Their argument was largely based on what Laskin J.A., writing for a unanimous Court, acknowledged was an “odd result”:4

“The exclusion takes away coverage where an Ontario employer might wish to have it: for a workplace injury not covered by workers compensation legislation.”

Despite this, the Court of Appeal rejected the argument that an executive officer was not an employee. The Court of Appeal found that the case law heavily supported an executive officer being an employee, and that these terms were not mutually exclusive.

As well, the Court of Appeal found that this type of exclusion was typical for a CGL and was commercially viable:5

“Commercial general liability coverage is intended to protect the insured against losses to third parties or to the public arising out of the operation of the insured’s business... The coverage is not intended to protect the insured against losses to its own employees from workplace injuries.”

Further, the broker admitted that while there is an employer's bodily injury liability “extension” which would have broadened the policy to cover the claims of employees who are outside the coverage of the WSIA, this extension was never issued.6

While the broker felt that the extension was unnecessary, he also testified that he had no knowledge of Wentworth’s decision to remove its executives from workers’ compensation coverage.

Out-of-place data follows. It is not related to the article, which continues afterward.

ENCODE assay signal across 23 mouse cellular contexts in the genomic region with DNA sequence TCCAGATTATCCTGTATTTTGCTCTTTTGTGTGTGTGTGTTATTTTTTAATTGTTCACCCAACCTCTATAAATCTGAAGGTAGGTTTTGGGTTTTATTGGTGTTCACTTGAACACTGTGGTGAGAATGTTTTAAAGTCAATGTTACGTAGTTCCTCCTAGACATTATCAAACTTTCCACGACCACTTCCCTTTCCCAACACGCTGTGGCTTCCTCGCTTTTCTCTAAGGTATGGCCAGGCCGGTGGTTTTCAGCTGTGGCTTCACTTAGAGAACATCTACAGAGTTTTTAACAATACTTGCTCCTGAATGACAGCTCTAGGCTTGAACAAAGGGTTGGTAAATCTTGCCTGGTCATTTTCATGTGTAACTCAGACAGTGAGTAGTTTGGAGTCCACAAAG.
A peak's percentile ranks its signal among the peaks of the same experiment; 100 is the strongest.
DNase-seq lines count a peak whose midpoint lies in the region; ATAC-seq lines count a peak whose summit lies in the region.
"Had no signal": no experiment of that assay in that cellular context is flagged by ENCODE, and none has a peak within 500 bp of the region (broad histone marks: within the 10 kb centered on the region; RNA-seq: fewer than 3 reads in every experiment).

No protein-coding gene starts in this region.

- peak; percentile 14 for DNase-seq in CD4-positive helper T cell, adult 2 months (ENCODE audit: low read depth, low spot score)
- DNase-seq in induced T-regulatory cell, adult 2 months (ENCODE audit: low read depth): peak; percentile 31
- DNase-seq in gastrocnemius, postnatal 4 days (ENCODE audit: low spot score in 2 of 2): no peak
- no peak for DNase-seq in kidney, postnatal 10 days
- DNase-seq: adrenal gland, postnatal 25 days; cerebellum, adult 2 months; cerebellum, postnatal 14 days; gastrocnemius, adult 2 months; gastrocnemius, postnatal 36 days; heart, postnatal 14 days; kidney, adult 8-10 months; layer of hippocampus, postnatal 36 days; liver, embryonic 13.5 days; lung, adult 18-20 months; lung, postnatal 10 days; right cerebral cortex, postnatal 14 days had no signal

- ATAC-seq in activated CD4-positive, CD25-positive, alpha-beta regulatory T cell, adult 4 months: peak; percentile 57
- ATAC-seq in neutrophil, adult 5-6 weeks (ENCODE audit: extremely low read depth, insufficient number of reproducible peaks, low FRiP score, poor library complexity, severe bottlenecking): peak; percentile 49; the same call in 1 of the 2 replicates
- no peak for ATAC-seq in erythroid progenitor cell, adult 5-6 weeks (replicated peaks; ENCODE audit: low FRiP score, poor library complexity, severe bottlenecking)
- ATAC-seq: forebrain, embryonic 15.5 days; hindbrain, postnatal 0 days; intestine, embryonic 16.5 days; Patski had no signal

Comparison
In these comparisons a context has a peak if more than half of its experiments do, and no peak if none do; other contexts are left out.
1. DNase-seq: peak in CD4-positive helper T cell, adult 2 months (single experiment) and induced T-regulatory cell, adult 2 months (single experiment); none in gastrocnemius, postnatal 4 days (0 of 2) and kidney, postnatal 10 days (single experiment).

The Court of Appeal ruled that Lombard could rely upon the exclusion, such that the CGL policy did not provide coverage to Wentworth in the event of a personal injury claim by an executive officer. Wentworth and the Dalton Timmis had to foot the bill of their settlement agreement with Mr. Ferber.

Importance

This ruling shows that, as an insurance broker, it is important to ensure there is adequate alternative coverage available for companies who choose to exclude their executive officers from the workers’ compensation scheme. Otherwise, as shown in this case, there can be severe financial consequences.

The broker and brokerage were unaware of the lack of workers’ compensation coverage (the settlement precluded a court-led determination of liability). While a corporation should be providing all significant details, the case law shows that insurance brokers bear a high onus to understand their clients’ business and insurance needs. If a broker does not understand his or her clients’ liabilities, the client will not be properly insured.

Had Dalton Timmis asked about Wentworth’s existing workers’ compensation coverage and recommended the additional “extension”, it would have avoided the coverage gap that crystallized when Mr. Ferber was injured.

McCague Borlack LLP has experienced lawyers which specialize in errors and omissions and insurance coverage issues. We can ensure that your coverage is what you expect it to be, before accidents happen.


1 2013 ONCA 186, released March 28, 2013 [ONCA decision].
2 SO 1997, c 16, sch A, section 12(3).
3 2011 ONSC 6441 at paras 32-34 [ONSC Decision].
4 ONCA decision at para 44.
5 Ibid. at para. 26.
6 ONSC Decision at paras 32-34.